I was told that a nurse practitioner would phone me back within an hour to discuss my symptoms and maybe talk about treatment. The only problem was that I had a lesson and the classroom that my lesson was in has no signal AT ALL! So I ended up having to go and speak to my teacher about doing the work elsewhere in college where there is signal, and my teacher was totally cool with the whole situation and let me go.

The nurse practitioner phoned me after about 40 minutes and said that she thought I did have some type of UTI and that she would prescribe a 3 day course of antibiotics, at which point I told her that there was absolutely no way that I was going to take Trimethoprim without anti-nausea medications because last time, I was almost sick on somebody because of the nausea that they caused, but the nurse wasn’t cool with prescribing some anti-nausea meds so I have ended up on a totally different antibiotic that I need to take 4 times a day. The nurse practitioner also wanted me to drop off a urine sample so they could see what kind of bacteria was causing my symptoms. So I ended up going down to the doctors office after college to get my prescription and to give a urine sample.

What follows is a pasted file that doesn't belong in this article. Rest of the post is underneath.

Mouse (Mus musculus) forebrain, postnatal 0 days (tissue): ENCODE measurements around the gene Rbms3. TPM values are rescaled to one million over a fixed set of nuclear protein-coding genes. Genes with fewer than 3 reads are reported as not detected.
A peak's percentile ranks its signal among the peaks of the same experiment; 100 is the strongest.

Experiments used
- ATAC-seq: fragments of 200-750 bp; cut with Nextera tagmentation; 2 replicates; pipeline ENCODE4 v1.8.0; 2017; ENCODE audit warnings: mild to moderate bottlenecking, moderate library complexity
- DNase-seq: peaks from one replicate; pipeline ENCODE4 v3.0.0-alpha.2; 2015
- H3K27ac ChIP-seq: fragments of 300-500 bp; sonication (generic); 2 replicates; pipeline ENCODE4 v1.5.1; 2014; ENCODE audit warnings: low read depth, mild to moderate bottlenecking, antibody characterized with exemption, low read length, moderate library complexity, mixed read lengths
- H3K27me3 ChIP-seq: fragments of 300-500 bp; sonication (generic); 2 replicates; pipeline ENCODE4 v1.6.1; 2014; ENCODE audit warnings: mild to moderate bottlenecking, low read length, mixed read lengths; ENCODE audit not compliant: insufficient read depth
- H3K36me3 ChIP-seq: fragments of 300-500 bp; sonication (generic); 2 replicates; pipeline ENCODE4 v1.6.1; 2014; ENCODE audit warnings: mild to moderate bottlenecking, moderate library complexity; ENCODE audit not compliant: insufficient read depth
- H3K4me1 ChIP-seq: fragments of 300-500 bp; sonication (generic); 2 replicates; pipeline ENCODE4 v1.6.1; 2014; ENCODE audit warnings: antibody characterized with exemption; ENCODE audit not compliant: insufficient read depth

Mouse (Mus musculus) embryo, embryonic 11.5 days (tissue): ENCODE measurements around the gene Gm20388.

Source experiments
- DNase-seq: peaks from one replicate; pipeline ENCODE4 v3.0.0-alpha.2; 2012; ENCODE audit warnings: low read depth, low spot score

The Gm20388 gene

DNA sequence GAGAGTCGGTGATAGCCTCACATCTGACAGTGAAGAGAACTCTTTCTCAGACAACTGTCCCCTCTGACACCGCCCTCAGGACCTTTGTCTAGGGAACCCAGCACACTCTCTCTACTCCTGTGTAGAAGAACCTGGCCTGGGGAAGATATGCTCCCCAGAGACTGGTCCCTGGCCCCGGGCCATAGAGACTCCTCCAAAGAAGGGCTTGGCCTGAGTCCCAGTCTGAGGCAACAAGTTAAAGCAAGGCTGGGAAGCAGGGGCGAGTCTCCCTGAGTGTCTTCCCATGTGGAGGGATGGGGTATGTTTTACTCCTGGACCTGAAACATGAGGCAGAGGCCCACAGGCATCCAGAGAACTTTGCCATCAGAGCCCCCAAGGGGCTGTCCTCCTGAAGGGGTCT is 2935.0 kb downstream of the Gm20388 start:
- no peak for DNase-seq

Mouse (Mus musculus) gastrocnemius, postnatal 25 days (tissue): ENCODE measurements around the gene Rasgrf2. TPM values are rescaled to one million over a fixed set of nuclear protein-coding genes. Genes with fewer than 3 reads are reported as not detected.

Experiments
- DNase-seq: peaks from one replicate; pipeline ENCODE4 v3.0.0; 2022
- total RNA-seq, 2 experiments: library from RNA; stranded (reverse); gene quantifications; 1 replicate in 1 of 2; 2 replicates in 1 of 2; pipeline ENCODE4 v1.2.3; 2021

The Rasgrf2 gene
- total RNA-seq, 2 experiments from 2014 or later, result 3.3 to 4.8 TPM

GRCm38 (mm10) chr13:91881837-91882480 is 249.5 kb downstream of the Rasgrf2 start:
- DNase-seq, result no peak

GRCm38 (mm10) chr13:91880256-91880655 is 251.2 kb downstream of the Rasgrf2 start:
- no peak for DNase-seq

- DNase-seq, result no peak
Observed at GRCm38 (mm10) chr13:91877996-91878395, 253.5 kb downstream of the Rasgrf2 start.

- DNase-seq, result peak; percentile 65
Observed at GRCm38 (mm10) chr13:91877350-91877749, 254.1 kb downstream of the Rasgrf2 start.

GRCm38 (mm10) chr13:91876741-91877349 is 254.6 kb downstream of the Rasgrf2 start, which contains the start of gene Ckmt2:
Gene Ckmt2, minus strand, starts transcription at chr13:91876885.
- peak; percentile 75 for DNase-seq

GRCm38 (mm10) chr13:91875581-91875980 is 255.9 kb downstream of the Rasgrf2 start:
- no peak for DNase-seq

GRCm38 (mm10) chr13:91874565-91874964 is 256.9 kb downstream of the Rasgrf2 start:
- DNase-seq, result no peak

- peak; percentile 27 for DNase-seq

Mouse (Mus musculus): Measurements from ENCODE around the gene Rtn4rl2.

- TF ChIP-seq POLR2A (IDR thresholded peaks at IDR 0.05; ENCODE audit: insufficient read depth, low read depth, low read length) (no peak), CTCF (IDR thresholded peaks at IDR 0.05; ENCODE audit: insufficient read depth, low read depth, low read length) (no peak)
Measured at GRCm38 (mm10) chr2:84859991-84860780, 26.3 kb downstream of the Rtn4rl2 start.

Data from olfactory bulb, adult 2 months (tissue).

However, as usual, everything was quite chaotic at the surgery. I had to stand in a queue to get the sample pot, then stand in the queue to hand it back in again. Then I had to wait while the receptionist looked for my prescription and told me that it must have already gone over the pharmacy and to check there. So I headed over to the pharmacy to stand in the queue and get my prescription, except I was only given Flutiform (which I was due to collect anyway) and the pharmacy hadn’t heard anything about any antibiotics. So I had to headed back over to the doctors, to stand in the queue and I had to ask them to look for my prescription again, and it turned up in a box of prescriptions that are never collected. So back to the pharmacy I went, prescription in hand this time, and tried to get my prescription filled. However, it turned out that the Nitrofurantonin box had gone walkabout so I had every pharmacist (literally all of them) looking for this box which turned out to be waiting to be used to fill another prescription. But on the plus side I did, eventually, get the Nitrofurantonin! What a fuss for 12 little tablets!